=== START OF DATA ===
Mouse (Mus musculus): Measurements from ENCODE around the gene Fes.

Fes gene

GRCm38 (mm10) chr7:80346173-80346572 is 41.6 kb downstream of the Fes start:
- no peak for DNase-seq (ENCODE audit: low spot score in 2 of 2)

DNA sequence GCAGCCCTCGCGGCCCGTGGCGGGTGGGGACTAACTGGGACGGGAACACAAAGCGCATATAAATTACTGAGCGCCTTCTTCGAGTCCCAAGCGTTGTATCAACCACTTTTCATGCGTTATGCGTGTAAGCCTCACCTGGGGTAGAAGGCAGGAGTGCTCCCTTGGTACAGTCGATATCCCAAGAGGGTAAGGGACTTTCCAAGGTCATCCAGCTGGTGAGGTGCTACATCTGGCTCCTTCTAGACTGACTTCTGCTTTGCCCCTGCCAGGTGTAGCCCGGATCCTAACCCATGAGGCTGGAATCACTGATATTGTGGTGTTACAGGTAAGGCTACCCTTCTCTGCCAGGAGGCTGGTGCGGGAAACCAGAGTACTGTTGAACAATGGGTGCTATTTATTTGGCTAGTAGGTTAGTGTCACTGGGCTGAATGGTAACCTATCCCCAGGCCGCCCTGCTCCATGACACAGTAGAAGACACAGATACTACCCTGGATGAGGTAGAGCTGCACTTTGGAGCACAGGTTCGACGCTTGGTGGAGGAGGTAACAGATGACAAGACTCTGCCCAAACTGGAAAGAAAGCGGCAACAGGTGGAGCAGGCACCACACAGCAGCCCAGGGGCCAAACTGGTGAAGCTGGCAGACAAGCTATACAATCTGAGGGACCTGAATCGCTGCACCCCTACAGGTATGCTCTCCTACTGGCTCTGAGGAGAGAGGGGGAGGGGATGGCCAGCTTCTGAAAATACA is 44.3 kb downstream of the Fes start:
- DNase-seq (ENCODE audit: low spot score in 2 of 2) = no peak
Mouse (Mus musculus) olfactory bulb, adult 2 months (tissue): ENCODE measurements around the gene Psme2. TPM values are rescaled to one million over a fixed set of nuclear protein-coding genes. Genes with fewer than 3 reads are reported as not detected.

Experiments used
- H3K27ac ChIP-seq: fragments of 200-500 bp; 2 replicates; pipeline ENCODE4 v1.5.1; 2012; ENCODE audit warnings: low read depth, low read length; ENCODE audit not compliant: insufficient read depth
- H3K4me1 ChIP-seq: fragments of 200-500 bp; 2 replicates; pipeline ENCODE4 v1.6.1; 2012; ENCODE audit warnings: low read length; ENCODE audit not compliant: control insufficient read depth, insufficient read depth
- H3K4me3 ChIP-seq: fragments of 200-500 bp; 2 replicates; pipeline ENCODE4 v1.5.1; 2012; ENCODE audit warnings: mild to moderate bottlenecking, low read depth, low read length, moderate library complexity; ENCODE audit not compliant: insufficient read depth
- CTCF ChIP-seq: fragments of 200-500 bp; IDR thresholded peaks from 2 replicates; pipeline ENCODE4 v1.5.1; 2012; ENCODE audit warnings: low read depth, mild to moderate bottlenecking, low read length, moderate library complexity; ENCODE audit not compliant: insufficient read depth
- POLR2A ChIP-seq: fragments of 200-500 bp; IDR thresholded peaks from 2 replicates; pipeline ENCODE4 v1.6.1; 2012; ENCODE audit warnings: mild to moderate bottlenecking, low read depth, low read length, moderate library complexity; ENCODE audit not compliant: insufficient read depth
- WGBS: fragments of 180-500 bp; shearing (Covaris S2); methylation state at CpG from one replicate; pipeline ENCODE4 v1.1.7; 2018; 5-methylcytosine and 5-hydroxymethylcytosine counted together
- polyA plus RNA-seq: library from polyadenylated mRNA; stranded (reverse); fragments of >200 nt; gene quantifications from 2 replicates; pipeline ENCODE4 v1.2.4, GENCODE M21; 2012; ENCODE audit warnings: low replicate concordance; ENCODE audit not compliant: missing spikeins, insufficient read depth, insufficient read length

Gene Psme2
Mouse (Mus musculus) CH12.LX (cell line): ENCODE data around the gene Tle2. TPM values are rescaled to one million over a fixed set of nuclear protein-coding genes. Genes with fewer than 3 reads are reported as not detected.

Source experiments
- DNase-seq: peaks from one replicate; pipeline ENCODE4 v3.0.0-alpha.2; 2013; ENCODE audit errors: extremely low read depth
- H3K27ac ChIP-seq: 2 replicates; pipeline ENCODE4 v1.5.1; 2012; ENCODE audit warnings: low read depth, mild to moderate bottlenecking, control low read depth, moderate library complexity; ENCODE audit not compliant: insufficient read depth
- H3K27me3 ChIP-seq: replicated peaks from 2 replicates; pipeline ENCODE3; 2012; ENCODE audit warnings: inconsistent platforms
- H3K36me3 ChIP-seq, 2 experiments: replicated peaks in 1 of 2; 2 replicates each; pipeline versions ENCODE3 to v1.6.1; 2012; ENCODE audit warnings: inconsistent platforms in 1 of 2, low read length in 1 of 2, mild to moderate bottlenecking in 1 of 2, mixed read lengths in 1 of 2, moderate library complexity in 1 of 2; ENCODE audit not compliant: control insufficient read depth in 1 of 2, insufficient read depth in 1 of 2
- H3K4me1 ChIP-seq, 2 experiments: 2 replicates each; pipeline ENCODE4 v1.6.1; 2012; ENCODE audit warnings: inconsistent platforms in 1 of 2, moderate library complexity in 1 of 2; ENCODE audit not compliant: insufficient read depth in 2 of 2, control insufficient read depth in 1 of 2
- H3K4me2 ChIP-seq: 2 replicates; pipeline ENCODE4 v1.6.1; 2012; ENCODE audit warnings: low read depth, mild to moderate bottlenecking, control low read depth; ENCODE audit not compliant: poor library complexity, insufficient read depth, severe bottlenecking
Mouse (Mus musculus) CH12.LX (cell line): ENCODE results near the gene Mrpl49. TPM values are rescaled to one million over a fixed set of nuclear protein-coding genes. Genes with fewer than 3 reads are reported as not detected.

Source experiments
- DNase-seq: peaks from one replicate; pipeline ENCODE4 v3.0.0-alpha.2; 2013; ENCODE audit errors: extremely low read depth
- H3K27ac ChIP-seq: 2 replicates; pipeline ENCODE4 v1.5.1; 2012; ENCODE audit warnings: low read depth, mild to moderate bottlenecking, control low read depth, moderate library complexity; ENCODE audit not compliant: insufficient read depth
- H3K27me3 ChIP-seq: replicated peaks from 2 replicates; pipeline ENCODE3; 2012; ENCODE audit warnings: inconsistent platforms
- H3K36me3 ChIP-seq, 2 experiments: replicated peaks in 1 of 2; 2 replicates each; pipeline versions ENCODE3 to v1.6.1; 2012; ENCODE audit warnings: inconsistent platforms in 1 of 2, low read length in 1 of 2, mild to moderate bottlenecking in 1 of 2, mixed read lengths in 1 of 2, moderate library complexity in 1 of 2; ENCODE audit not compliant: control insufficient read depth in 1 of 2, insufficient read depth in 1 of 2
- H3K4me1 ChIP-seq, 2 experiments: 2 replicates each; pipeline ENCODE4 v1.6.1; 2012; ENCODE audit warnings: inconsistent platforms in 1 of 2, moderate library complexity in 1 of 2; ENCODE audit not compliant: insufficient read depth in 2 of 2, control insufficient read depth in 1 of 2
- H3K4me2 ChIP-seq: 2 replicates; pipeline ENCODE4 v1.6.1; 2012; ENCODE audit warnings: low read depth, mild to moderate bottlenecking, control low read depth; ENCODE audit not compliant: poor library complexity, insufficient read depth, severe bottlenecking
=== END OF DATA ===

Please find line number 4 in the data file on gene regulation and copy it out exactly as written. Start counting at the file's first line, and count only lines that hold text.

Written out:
- no peak for DNase-seq (ENCODE audit: low spot score in 2 of 2)